First Friday: Three Galleries to Check Out Tomorrow
Kensington Blues @ Savery Gallery
Between 2008 and 2014, photographer Jeffrey Stockbridge captured a side of Philly rarely seen, rarely talked about anywhere else. The photos and interviews on his Kensington Blues site tell stories of addiction and sex work, survival and struggle along Kensington Avenue. These images are not just stunning — they’re essential. This exhibition doubles as the launch of his new book of photos from the project. Reception Friday, May 5, 5-9 p.m.
This World Is Not For Me @ Colorspace Labs
Philly screenprinter and graphic designer Jim Anderson specializes in color-saturated, inventively creepy posters and wheatpastes. It’ll be cool to see them in a gallery setting — though with beer by Evil Genius Beer and music by Lushlife and DJ Steve, maybe it’ll feel more like a party. Reception Friday, May 5, 5-9 p.m.
(Speaking of Lushlife…)
Faces of Philadelphia (Musicians) @ Brewerytown Beats
The faces in Anna Mraz’s “Faces of Philadelphia” series may be familiar to you — everybody on the walls is a musician in this city — but you’ve never seen them like this. In the artist’s eye, they’re beings of ethereal light and color, illuminated from within by an untamed essence. After staring into the gently swirling aura of Raj Haldar (aka Lushlife) rendered in watercolor on plexiglass, I decided I had to pin Mraz down for a few questions. Reception Friday, May 5, 6-10 p.m.
These portraits are amazing. Tell me about the series.
“Faces of Philadelphia” is meant to highlight the similarities and differences which ultimately connect us all. I use the color spectrum to describe the subject as I perceive them, not just see them. As they say, there’s a lot more to a person than meets the eye. I like to find beauty in others and share it.
And your medium is paint on plexiglass?
These are what I like to call “non-traditional” or expressive watercolor portraits. The visual spectrum of colors is used to convey the energy and personality of the subject. I had my aura photographed by Radiant Human last year and became borderline obsessed with color energy. We are electric beings and we have an energetic field that surrounds us. Also known as an “aura,” each energetic wavelength is associated with a different color. These colors in turn can describe personality traits and existential beliefs. Its intense. I cried when I had my aura read because it struck me as a subconscious truth; almost like deja-vu.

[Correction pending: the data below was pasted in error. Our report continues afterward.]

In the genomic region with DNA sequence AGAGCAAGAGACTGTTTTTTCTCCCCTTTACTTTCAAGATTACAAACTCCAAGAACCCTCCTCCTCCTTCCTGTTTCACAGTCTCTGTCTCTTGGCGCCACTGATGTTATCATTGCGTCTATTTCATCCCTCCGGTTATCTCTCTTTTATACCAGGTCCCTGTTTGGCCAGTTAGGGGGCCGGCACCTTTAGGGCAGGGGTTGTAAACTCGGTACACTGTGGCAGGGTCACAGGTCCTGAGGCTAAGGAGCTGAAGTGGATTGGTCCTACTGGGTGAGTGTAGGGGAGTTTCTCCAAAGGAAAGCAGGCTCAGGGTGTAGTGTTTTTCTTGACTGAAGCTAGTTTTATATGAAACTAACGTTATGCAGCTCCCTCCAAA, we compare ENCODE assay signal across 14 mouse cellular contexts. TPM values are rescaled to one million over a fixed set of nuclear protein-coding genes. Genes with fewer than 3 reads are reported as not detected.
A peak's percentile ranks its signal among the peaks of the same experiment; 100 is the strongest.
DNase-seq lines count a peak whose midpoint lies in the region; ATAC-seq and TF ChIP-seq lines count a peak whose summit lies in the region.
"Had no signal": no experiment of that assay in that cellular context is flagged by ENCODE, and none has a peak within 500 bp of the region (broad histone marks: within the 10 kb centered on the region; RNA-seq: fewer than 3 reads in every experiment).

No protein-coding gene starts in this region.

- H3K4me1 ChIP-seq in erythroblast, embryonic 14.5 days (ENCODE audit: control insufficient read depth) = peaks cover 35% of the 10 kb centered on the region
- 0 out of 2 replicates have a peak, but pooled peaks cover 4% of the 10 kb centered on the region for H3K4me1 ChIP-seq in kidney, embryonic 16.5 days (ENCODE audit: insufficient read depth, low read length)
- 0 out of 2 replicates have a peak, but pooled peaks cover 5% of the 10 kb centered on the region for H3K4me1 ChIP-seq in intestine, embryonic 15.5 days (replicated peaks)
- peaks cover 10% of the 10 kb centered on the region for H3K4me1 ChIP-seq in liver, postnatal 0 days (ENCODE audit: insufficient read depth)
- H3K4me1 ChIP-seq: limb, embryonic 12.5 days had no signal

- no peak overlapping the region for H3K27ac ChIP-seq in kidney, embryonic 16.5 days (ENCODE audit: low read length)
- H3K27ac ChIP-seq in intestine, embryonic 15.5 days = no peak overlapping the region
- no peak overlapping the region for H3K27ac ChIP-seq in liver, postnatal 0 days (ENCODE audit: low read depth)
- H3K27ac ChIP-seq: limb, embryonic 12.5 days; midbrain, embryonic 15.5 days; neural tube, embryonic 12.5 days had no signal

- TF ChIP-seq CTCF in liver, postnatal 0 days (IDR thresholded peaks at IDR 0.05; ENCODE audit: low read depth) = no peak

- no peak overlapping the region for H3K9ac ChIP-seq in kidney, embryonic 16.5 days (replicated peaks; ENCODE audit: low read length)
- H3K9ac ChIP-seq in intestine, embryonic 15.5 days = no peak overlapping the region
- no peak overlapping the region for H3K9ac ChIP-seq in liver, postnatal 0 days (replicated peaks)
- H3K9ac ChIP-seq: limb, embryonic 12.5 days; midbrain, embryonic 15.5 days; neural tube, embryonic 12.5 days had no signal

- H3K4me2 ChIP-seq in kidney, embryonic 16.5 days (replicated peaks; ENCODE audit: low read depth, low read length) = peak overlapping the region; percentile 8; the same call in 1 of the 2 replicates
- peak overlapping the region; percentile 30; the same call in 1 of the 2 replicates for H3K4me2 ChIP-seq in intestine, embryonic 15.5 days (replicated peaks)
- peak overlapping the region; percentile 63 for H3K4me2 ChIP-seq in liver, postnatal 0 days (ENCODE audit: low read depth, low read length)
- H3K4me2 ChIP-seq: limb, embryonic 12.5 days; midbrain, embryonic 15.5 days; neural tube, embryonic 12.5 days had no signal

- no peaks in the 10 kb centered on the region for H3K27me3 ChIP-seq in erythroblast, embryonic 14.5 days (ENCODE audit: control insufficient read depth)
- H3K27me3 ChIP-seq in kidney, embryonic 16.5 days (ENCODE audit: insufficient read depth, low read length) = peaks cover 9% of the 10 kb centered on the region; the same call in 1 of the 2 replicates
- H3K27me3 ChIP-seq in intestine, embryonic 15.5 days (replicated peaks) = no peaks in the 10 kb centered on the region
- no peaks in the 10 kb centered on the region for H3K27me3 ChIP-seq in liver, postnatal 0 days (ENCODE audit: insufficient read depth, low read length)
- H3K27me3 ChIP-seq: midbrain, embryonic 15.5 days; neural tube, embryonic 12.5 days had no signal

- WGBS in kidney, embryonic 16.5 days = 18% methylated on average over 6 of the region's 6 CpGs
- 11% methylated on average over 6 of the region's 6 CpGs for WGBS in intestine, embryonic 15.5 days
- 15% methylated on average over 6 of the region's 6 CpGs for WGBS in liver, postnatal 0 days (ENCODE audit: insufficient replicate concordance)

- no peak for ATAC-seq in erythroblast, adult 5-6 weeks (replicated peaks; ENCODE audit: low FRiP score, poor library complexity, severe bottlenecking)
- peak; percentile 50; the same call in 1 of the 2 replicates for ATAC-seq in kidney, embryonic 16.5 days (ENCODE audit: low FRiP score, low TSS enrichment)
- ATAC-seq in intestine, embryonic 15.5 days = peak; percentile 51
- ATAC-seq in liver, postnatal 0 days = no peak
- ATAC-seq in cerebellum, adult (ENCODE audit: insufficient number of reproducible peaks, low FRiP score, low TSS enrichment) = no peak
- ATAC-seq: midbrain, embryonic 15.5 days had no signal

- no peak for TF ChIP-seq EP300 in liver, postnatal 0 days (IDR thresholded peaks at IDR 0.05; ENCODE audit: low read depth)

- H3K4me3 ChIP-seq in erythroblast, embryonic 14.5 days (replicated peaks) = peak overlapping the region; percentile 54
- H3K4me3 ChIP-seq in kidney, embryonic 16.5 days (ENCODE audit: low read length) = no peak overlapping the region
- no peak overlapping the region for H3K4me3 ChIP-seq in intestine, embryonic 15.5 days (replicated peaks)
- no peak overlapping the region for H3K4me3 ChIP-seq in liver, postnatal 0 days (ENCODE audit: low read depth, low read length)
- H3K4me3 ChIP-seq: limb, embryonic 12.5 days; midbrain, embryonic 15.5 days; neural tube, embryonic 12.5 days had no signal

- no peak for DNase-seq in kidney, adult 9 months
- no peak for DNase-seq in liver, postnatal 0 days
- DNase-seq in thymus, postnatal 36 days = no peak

How did you choose which artists you wanted to include? Are you a fan of the music these artists make?
I started with three subjects that I knew and admired. Erin McCurdie is a friend and all around inspiring person to me. Her style of letting the moment direct her sets- totally unplanned, is something that I really vibed with. Taking the energy around her and transforming it for the listeners — it’s magic. I’m a fan of every single one of these artists. They all have something unique to say and I wanted to celebrate that.
Did the music affect the way the art came out?
Totally. For each portrait, I sat with the artist for a one- to two-hour sketching session/conversation. I suggested that the musician select the music, but each session was unique. Greg D brought records that he’d just cherry-picked, Johnny played me some new samples from Damn Right’s upcoming album, while Raina and I bonded over Paramour and Joni Mitchell. The music, conversation, and physical appearance are all represented in the final portrait.
So the first one is subtitled “Musicians” — what will future installments be?
Next up is a “Children” series of portraits which would ideally benefit a community arts program or the school district of Philadelphia. The education system is so flawed and it tears me up to see children who are struggling with their curriculum be denied access to the arts. Not only are art and music therapeutic, they provide an outlet for success and confidence just like sports or reading. It’s a lifelong investment in a person’s happiness.